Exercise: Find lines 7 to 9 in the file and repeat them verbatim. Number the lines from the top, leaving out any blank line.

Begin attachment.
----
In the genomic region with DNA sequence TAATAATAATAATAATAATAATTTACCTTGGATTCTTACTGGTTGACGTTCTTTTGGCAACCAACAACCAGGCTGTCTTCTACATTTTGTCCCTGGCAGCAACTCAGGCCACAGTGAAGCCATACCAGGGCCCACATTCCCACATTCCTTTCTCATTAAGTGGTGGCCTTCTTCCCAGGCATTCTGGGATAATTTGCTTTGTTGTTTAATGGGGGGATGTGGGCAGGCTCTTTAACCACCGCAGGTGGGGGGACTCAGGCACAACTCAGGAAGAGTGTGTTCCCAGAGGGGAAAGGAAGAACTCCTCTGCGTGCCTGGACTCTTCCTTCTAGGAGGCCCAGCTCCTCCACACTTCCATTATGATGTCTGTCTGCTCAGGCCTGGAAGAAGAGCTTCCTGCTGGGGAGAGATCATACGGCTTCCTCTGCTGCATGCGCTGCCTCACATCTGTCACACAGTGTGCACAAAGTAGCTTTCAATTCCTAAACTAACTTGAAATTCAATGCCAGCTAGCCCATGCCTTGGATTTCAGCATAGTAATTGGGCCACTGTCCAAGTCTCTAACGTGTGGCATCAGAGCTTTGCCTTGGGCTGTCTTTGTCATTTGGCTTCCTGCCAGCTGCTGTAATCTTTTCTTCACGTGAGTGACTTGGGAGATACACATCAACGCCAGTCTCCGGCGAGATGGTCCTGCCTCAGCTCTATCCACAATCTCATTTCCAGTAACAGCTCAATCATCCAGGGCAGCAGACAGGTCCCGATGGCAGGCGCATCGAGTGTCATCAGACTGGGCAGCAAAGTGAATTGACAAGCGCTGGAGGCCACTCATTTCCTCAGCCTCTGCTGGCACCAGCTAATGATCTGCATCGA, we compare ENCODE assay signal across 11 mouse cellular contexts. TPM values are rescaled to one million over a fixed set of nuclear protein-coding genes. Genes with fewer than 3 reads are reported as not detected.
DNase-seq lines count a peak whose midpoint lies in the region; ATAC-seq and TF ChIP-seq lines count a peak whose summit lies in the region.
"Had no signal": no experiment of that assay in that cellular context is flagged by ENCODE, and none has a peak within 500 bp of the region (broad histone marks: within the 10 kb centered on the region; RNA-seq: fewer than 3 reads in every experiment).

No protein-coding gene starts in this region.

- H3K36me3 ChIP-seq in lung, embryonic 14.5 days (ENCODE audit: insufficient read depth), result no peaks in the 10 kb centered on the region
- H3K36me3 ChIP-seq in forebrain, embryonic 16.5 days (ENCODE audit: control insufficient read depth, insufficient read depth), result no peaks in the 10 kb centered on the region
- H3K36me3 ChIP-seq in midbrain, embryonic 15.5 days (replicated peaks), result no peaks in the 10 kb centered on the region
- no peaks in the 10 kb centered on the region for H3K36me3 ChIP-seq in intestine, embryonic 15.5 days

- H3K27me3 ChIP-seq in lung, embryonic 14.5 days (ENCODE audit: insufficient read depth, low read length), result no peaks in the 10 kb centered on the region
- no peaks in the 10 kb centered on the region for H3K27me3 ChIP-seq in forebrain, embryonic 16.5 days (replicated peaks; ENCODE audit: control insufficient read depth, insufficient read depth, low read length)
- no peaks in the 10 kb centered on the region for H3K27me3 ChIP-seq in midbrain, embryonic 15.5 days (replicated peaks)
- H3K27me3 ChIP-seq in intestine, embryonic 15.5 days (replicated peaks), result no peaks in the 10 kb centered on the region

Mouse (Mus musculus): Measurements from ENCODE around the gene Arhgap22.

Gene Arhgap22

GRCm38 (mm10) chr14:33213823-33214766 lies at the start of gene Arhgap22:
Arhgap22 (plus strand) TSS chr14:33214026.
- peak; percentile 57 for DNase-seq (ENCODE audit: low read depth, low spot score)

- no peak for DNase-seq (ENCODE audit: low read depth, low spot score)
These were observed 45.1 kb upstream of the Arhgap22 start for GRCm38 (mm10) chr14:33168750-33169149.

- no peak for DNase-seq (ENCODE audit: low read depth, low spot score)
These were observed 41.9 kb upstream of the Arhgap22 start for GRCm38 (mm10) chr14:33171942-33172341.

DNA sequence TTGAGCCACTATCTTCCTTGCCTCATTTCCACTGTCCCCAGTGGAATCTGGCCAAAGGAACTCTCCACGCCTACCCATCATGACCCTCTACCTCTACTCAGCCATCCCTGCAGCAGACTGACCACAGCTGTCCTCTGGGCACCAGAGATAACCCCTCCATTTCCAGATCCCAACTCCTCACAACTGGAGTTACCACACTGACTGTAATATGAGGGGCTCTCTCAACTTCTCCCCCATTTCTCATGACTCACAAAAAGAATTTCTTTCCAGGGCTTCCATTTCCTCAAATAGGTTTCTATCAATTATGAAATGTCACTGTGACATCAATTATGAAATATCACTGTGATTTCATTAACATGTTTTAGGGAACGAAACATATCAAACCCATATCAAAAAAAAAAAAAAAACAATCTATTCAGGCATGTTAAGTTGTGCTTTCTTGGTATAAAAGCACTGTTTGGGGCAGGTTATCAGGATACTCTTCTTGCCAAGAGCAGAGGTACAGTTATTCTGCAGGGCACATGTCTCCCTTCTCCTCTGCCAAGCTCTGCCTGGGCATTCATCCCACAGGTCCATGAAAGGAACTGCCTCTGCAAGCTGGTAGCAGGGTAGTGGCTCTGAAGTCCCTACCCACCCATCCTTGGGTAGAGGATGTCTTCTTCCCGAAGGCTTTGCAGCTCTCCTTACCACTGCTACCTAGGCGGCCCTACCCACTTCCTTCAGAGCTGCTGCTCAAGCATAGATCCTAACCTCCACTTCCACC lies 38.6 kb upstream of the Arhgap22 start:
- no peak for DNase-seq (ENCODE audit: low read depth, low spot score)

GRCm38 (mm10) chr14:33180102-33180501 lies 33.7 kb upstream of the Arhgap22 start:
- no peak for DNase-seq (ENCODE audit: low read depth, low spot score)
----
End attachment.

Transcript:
- H3K36me3 ChIP-seq in midbrain, embryonic 15.5 days (replicated peaks), result no peaks in the 10 kb centered on the region
- no peaks in the 10 kb centered on the region for H3K36me3 ChIP-seq in intestine, embryonic 15.5 days

- H3K27me3 ChIP-seq in lung, embryonic 14.5 days (ENCODE audit: insufficient read depth, low read length), result no peaks in the 10 kb centered on the region